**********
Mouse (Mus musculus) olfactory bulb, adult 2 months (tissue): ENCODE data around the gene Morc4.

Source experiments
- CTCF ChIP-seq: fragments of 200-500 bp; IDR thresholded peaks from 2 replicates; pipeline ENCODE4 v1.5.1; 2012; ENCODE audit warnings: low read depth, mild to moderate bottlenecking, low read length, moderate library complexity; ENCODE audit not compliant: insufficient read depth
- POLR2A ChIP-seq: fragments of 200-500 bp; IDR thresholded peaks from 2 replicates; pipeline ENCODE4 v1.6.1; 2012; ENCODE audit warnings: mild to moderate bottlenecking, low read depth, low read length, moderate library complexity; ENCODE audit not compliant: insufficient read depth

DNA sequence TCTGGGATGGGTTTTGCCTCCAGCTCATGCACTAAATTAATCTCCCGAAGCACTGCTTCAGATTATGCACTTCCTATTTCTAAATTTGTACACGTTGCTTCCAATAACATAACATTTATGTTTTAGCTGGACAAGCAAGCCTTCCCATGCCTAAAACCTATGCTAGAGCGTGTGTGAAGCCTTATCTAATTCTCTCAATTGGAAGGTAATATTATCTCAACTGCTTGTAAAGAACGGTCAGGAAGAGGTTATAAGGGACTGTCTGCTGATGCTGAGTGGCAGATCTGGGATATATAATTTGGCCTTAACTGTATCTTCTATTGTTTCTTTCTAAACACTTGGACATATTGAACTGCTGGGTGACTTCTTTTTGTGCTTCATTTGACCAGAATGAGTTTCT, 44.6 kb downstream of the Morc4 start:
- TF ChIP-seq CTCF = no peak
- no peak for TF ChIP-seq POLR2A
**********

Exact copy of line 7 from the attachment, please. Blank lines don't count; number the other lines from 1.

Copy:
- no peak for TF ChIP-seq POLR2A